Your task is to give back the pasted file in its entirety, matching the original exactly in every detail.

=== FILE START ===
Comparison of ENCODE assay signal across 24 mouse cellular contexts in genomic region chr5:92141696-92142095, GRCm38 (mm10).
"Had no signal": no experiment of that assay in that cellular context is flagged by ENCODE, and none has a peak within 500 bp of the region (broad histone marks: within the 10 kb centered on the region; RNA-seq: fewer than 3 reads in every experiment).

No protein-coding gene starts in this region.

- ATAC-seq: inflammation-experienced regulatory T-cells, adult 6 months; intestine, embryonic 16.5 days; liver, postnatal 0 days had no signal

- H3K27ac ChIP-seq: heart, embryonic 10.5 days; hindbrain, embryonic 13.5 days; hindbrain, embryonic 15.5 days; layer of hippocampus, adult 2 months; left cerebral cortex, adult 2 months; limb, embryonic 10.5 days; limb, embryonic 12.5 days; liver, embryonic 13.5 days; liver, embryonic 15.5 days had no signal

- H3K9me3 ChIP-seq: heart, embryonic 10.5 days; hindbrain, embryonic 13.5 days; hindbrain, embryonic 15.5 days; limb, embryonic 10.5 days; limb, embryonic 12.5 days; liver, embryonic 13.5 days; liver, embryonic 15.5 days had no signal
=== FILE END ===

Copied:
Comparison of ENCODE assay signal across 24 mouse cellular contexts in genomic region chr5:92141696-92142095, GRCm38 (mm10).
"Had no signal": no experiment of that assay in that cellular context is flagged by ENCODE, and none has a peak within 500 bp of the region (broad histone marks: within the 10 kb centered on the region; RNA-seq: fewer than 3 reads in every experiment).

No protein-coding gene starts in this region.

- ATAC-seq: inflammation-experienced regulatory T-cells, adult 6 months; intestine, embryonic 16.5 days; liver, postnatal 0 days had no signal

- H3K27ac ChIP-seq: heart, embryonic 10.5 days; hindbrain, embryonic 13.5 days; hindbrain, embryonic 15.5 days; layer of hippocampus, adult 2 months; left cerebral cortex, adult 2 months; limb, embryonic 10.5 days; limb, embryonic 12.5 days; liver, embryonic 13.5 days; liver, embryonic 15.5 days had no signal

- H3K9me3 ChIP-seq: heart, embryonic 10.5 days; hindbrain, embryonic 13.5 days; hindbrain, embryonic 15.5 days; limb, embryonic 10.5 days; limb, embryonic 12.5 days; liver, embryonic 13.5 days; liver, embryonic 15.5 days had no signal